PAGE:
God made many promises that are now fulfilled and others yet to be fulfilled. But He always gets around to fulfilling them, no matter how long it takes. One in particular involves a curse and explains why Jesus is a direct blood-descendant of King David but not of Solomon.
After Solomon dedicated the Temple, God reminded him, “If you walk before Me . . . in integrity of heart and in uprightness, to do according to all that I have commanded you, and if you keep My statutes and My judgments, then I will establish the throne of your kingdom over Israel forever, as I promised David your father” (1 Ki. 9:4–5).
In what we now call the Davidic Covenant, God promised David, “Your house and your kingdom shall be established forever before you. Your throne shall be established forever” (2 Sam. 7:16). If Solomon expected to enjoy the same blessing, he had to obey God.
Yet, despite all his wisdom and prosperity, Solomon allowed his heart to be swayed by his love for “many foreign women” (1 Ki. 11:1). So, God “became angry with Solomon, because his heart had turned from the LORD God of Israel, who had appeared to him twice” (v. 9).
As punishment, God promised to rip the kingdom from his hand, which occurred under Solomon’s son Rehoboam and resulted in the divided kingdom. Yet David’s throne remains established forever, just as God promised—David’s throne, not Solomon’s. This is an important distinction because it affects the future rule of Jesus Christ on Earth and demonstrates how precisely God fulfills His promises.
Approximately 334 years after Solomon died (ca. 931 BC), 18-year-old Jehoiachin ascended the throne (ca. 597 BC). He is also called Coniah and Jeconiah. Jehoiachin was an evil man and a wicked king. He reigned merely three months before he was exiled to Babylon, never to return.
But in those three months, he so angered God that the Lord cursed Jehoiachin and all his descendants: “Write this man down as childless, . . . for none of his descendants shall prosper, sitting on the throne of David, and ruling anymore in Judah” (Jer. 22:30).
Not only was Jehoiachin’s throne not established, but none of his heirs would ever rule over Judah or Israel. His bloodline bore the legal rights to David’s throne, but it also bore the curse.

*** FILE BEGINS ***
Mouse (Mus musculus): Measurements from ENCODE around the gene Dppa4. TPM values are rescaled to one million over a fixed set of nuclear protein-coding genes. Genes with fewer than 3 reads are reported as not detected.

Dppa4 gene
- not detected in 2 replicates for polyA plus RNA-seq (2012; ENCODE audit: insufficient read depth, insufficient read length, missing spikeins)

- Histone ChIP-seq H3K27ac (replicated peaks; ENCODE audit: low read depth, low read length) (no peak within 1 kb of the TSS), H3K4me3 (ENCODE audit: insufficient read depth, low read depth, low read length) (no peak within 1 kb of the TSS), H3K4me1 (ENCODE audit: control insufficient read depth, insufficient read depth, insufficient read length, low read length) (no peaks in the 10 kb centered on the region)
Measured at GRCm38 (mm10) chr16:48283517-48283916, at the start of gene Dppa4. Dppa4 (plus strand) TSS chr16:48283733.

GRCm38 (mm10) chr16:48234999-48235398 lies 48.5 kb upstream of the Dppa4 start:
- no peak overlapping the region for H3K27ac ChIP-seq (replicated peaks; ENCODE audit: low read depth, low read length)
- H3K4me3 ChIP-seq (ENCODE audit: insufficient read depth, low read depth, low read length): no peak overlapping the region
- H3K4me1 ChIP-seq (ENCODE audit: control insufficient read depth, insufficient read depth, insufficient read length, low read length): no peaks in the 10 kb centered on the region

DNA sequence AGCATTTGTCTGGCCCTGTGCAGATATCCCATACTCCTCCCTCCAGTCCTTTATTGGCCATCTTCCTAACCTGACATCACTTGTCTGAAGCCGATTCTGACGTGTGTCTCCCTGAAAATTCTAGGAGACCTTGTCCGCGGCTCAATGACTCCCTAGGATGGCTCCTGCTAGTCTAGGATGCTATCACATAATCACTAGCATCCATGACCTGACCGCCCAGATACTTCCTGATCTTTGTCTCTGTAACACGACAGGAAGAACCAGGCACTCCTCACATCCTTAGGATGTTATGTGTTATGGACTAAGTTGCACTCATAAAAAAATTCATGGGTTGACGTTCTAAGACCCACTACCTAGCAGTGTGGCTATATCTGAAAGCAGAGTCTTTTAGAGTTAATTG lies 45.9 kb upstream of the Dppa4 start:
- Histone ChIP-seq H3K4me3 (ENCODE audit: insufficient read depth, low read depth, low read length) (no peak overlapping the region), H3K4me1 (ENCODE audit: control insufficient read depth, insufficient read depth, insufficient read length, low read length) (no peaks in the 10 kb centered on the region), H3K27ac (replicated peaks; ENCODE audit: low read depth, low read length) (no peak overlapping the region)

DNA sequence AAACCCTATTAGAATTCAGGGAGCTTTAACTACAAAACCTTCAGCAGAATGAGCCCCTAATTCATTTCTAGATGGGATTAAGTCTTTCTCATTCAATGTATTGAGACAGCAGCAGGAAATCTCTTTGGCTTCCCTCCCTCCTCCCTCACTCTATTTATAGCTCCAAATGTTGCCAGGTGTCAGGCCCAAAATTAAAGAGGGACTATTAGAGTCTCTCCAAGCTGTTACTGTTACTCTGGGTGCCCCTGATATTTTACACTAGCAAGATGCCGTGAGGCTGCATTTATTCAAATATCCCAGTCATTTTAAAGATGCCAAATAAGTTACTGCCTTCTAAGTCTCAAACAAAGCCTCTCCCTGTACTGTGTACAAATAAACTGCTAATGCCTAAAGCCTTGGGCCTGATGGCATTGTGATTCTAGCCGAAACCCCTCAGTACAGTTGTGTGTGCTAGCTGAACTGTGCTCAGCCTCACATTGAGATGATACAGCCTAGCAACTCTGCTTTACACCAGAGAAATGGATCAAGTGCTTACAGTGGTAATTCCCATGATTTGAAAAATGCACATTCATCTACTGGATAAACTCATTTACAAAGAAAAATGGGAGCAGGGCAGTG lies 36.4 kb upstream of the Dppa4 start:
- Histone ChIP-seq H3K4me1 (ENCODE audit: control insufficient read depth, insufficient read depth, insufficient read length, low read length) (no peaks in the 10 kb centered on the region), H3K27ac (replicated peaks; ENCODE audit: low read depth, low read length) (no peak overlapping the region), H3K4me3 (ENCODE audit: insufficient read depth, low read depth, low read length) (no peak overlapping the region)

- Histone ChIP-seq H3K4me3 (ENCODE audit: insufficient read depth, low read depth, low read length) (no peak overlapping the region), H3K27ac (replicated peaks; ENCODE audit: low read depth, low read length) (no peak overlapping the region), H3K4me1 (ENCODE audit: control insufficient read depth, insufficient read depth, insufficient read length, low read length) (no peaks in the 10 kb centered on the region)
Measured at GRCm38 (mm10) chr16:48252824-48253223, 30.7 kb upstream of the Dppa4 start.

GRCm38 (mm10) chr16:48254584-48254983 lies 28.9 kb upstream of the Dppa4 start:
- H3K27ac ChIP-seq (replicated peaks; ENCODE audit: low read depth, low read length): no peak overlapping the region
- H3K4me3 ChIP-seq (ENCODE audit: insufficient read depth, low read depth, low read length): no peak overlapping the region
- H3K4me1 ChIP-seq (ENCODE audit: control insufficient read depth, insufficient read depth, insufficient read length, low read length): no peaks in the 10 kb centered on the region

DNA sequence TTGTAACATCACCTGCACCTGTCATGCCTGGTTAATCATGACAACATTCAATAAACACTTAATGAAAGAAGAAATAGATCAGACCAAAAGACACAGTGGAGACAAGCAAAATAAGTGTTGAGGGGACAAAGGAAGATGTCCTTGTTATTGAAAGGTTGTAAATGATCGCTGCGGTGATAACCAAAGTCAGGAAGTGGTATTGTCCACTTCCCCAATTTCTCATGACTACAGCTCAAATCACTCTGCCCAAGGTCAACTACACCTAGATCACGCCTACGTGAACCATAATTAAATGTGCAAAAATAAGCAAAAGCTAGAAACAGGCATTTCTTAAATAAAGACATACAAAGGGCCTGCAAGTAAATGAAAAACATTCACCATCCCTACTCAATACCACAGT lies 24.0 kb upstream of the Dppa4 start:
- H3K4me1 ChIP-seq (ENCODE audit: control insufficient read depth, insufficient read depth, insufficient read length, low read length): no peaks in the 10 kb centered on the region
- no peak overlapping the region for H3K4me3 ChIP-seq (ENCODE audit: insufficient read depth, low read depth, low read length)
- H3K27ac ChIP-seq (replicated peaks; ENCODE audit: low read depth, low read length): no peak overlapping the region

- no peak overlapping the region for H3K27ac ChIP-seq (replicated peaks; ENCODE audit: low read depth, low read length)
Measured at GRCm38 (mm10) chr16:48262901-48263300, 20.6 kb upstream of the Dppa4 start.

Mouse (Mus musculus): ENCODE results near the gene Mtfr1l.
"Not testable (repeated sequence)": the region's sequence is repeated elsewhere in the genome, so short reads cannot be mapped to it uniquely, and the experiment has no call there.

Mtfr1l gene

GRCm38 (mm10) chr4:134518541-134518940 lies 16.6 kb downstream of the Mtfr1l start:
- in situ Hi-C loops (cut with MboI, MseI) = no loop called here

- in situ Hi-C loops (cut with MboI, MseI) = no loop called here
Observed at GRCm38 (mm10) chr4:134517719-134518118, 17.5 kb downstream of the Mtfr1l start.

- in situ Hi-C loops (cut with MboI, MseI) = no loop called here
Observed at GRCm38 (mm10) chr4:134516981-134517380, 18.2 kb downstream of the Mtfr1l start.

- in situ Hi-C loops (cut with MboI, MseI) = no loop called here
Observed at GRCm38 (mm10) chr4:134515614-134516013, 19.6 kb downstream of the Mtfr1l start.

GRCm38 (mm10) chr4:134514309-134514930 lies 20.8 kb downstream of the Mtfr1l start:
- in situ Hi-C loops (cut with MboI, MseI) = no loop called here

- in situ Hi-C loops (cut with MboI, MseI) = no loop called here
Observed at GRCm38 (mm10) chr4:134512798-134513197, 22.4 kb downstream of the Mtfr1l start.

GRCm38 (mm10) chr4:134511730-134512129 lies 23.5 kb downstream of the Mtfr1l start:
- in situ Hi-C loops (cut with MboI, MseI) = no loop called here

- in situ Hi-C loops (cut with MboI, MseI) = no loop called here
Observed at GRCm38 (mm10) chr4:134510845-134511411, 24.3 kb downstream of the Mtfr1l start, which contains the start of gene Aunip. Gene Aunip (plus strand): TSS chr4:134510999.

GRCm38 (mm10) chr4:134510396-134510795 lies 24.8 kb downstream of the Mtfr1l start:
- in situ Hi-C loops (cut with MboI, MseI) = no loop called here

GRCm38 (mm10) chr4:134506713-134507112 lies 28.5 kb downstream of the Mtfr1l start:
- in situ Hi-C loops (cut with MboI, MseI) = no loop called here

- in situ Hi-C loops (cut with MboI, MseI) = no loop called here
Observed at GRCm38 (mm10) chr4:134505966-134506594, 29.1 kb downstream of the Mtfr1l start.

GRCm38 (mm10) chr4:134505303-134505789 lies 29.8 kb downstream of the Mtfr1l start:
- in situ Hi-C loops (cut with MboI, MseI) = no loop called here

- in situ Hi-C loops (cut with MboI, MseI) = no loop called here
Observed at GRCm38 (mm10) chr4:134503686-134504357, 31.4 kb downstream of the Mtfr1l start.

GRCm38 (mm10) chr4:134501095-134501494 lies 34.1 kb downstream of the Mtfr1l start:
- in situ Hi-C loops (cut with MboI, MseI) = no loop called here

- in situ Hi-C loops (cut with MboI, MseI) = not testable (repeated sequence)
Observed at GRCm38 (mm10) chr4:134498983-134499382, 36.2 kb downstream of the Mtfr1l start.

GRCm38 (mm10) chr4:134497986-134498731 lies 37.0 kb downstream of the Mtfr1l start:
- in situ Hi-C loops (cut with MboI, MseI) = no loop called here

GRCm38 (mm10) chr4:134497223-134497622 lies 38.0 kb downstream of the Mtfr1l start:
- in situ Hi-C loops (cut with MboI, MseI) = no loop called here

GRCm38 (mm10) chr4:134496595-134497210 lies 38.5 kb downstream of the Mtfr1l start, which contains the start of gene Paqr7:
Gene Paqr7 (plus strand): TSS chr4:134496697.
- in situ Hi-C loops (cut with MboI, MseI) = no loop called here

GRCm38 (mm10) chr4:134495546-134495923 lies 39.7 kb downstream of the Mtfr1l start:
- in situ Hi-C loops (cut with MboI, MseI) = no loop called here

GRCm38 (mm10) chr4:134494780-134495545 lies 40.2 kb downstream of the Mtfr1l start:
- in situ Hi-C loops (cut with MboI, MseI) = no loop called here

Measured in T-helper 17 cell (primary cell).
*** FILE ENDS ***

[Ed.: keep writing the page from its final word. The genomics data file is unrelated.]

So how could Jesus—David’s greater Son and long-expected Messiah—prosper on David’s throne if the bloodline through the kings of Judah was cursed?
Here is the answer. Two lineages of Jesus are recorded in the New Testament. The first is Matthew 1:1–17. The second is Luke 3:23–38. The first shows Jesus is the legal heir to David’s throne, as it traces the line of kings from David through Joseph, Jesus’ earthly father. This line involves both Solomon and Jehoiachin. But Mary conceived Jesus by the Holy Spirit. So He had no earthly, paternal bloodline.
Luke’s account has similarities but also several key omissions: Solomon and Jehoiachin are absent. Instead, Nathan is mentioned (v. 31). Nathan was Solomon’s younger brother, whom David also had with Bathsheba. Luke traces Jesus’ bloodline through Mary, Jesus’ mother. She, too, was of the house and lineage of King David. But she did not descend from Solomon or Jehoiachin. Wrote Bible scholar Charles Ryrie,
Luke traces Jesus’ physical descent back through Mary and Nathan to David, bypassing Jeconiah’s line and showing accurately the fulfillment of this prophecy of Jeremiah. If Jesus had been born only in the line of Joseph (and thus of Jeconiah), He would not have been qualified to reign on the throne of David in the Millennium.1
So, God was able to keep His promise to David while also keeping His promise never to establish Solomon’s throne. Jesus, David’s direct heir, will sit on David’s throne and prosper; and His Kingdom will be established forever.
- Charles Caldwell Ryrie, The Ryrie Study Bible (ESV) (Chicago, IL: Moody Publishers, 2011), n Jer. 22:30, 903.